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Flashcards in The Duke Critics Deck (27):

What does Declan Donnelan say about the Duke exploring Vienna?

Rulers were referred to as the place they ruled, so the Duke of Vienna = 'Vienna', so when the Duke explores Vienna, he is exploring himself.


What does Wasson say the Duke knows has led to the corruption in Vienna?

'He knows that his own merciful nature has led to the corruption of Vienna'


What does Wasson say of Shakespeare's interpretation of justice?

'clearly Aristotelian. '


According to Magedanz what does the Duke finally adopt in his reading of justice?

'The hybrid standard the Duke adopts is finally neither pure justice nor pure mercy, but equity'

-This links back to Aristotle who begins Nicomachean Ethics in this way of defining equity as making exceptions in certain circumstances.


Nathan in his article "The Marriage of Duke and Isabella" states what about their marriage?

That it is designed to fit the notions of the wife a Duke should have as prescribed in "King's Gift"- one of James's works on statecraft


Everett says the Duke at the end spends...

'spends the last few hundred lines dealing out justice like a man with a pack of cards"


Vincentio means?



What does Paul Cheetham say about the Duke's confidence in Angelo?

'the Duke while pretending to have total confidence in Angelo, clearly implies that rigid application of the law by fallible human beings is indefensible.'


What does Marian Cox say the Duke must learn?

'The Duke has to learn to moderate his private studies with his public duties, his status as a ruler with his needs as a man.'


What does Marian Cox say the Duke's practice of assessing others is?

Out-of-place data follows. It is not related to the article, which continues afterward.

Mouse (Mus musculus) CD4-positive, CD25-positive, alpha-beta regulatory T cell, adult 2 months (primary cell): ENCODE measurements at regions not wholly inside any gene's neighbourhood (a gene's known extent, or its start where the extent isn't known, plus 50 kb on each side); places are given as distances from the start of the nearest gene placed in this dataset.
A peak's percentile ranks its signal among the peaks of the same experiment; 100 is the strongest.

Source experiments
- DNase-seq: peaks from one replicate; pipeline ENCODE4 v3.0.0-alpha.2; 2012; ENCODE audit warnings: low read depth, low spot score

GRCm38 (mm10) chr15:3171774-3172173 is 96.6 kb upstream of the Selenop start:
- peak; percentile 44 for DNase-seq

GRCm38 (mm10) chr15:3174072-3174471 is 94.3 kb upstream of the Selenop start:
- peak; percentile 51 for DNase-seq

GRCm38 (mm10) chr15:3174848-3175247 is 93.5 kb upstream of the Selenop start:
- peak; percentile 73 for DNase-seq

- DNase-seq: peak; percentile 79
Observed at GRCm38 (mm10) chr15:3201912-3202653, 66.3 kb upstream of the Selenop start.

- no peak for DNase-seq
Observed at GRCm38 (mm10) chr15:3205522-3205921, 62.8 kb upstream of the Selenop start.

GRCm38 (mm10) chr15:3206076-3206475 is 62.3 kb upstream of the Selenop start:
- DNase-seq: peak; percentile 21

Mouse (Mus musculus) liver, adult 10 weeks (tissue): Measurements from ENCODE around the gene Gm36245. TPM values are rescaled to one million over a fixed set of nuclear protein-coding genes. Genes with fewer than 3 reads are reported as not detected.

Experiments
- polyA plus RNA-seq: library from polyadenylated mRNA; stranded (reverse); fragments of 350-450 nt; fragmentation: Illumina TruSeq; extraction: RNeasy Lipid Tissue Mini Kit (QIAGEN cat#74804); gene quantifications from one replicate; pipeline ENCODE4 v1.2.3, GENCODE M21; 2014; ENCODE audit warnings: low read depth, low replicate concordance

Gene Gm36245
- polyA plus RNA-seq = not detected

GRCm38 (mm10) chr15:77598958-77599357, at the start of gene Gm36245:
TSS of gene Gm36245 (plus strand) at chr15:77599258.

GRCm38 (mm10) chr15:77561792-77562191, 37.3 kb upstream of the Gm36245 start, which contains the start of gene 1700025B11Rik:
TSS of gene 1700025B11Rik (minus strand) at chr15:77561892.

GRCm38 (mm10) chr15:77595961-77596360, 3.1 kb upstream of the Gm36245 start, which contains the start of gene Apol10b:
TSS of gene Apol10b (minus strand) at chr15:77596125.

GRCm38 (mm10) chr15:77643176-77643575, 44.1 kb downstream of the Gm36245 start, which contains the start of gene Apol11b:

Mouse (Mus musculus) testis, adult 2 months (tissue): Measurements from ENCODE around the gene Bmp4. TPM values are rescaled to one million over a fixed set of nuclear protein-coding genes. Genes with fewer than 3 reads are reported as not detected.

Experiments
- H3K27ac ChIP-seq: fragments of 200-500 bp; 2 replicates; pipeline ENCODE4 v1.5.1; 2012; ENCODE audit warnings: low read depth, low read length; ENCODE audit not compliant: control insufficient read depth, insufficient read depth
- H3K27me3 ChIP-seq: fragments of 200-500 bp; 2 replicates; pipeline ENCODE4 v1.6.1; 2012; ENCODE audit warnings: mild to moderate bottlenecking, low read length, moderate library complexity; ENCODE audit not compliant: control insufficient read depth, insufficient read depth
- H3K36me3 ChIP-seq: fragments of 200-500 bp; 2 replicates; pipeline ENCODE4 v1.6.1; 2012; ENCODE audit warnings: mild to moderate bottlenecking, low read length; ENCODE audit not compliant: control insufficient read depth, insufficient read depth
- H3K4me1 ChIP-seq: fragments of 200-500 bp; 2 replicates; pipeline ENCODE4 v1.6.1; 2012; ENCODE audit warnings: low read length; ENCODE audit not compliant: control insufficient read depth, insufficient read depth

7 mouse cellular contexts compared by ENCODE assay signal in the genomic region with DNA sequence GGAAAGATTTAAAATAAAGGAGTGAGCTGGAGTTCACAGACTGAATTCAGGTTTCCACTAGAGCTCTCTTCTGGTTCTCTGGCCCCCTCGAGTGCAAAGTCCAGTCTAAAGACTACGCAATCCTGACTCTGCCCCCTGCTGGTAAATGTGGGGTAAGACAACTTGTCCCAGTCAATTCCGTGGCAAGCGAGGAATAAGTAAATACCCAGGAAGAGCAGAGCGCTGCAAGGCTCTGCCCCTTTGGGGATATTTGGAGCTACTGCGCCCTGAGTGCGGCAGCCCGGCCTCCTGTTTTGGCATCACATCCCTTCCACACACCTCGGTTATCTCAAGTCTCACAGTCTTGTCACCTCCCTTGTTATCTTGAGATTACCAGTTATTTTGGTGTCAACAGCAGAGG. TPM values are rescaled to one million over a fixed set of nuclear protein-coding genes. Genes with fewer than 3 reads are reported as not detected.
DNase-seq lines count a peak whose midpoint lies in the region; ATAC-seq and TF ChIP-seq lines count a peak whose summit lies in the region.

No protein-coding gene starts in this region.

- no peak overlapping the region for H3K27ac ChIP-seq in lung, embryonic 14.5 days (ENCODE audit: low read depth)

'he demonstrates that his practice is metaphorically to weigh humans to assess their moral gravity'


What did Peter Pick say about the Duke and power?

'Power, a sort of mental sadism, which is Angelo's aphrodisiac, is also the Duke's addiction'


What does Goldberg say about the Duke's exchange?

'He exchanges political authority for religious authority; he exchanges power over the people's public actions for power over their private actions.'

Almost playing God


What does Schlegel say about the Duke and his subjects?

'He has more pleasure in overhearing his subjects than governing them.'


What does Marian Cox say about the final scene?

'The final scene of the play is both the convening of a court and a symbolic Day of Judgement'


What does Patsy Hall say about the Duke being an ineffectual leader?

'An ineffectual leader has left his people in the hands of a moral zealot with the authority to execute laws that the leader himself has squirmed from upholding.'


What does Brendan Jackson think of the Duke as a plot device?

'The Duke disguised as a friar... steed the plot away from its tragic potential and towards a kind of comedy.'


What does Fiona Dunlop say about the legal system the Duke has inherited?

'In Measure for Measure, the Duke has inherited a legal system that depends part on 'terror' of the ruler and of the law.'


What does Fiona Dunlop say to explain the Duke's disguise?

'People who are conscious of being visible to authority figures modify their behaviour to avoid punishment or gain rewards.'


What does Hazlitt say about the Duke?

'more absorbed in his own plots and gravity than anxious for the well-being of the state.'


What does Dallimore say about the Duke's surveillance?

the Duke's 'undercover surveillance and Christian morality that stigmatises sex as guilt combines to keep the populace under a sinister form of ideological control.'


What does Knight say the Duke represents?

The Duke 'represents a divine principle of justice and mercy.'


What does Gless say about the way the Duke acts?

The Duke 'acts in a way analogous to God.'


What does Schiner say the Duke is?

'a man of tests'


What does Rosalind Miles say about the Duke?

'ultimate benevolent authority figure '


What does Coursen say about the Duke?

The Duke is 'vain', interested in 'image mongering'


What does Tebbets say the play is based on?

'The play is based on James but intended to be a sly, subversive attack on the monarch.'


Why does Stevenson think the play was written?

'The play was written partly to flatter James 1 as the Duke is based on many of his attributes.'